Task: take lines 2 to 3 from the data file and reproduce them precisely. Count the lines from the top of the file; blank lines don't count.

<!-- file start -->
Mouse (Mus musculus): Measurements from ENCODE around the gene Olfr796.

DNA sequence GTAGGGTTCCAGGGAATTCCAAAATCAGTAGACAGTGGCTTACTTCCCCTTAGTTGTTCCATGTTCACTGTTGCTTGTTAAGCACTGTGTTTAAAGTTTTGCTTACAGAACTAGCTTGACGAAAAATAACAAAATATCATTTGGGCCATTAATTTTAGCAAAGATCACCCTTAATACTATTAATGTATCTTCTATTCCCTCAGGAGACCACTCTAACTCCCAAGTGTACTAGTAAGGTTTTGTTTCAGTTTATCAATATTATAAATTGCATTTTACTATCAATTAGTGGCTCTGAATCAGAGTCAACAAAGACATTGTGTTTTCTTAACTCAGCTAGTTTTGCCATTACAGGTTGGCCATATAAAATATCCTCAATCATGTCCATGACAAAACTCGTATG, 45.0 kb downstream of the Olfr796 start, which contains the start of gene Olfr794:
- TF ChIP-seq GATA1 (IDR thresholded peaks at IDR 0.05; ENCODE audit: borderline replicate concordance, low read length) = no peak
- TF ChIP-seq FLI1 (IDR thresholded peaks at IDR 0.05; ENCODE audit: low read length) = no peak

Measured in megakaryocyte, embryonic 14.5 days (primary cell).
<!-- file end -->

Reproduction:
DNA sequence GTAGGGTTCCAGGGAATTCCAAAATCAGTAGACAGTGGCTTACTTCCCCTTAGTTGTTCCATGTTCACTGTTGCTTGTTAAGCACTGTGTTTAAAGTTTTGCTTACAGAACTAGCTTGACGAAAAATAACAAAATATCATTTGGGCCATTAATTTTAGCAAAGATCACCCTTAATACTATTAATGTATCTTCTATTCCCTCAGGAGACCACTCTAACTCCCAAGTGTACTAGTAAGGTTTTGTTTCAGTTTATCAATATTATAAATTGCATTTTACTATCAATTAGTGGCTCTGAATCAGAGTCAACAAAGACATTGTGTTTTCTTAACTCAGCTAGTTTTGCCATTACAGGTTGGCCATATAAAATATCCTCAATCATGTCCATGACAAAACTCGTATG, 45.0 kb downstream of the Olfr796 start, which contains the start of gene Olfr794:
- TF ChIP-seq GATA1 (IDR thresholded peaks at IDR 0.05; ENCODE audit: borderline replicate concordance, low read length) = no peak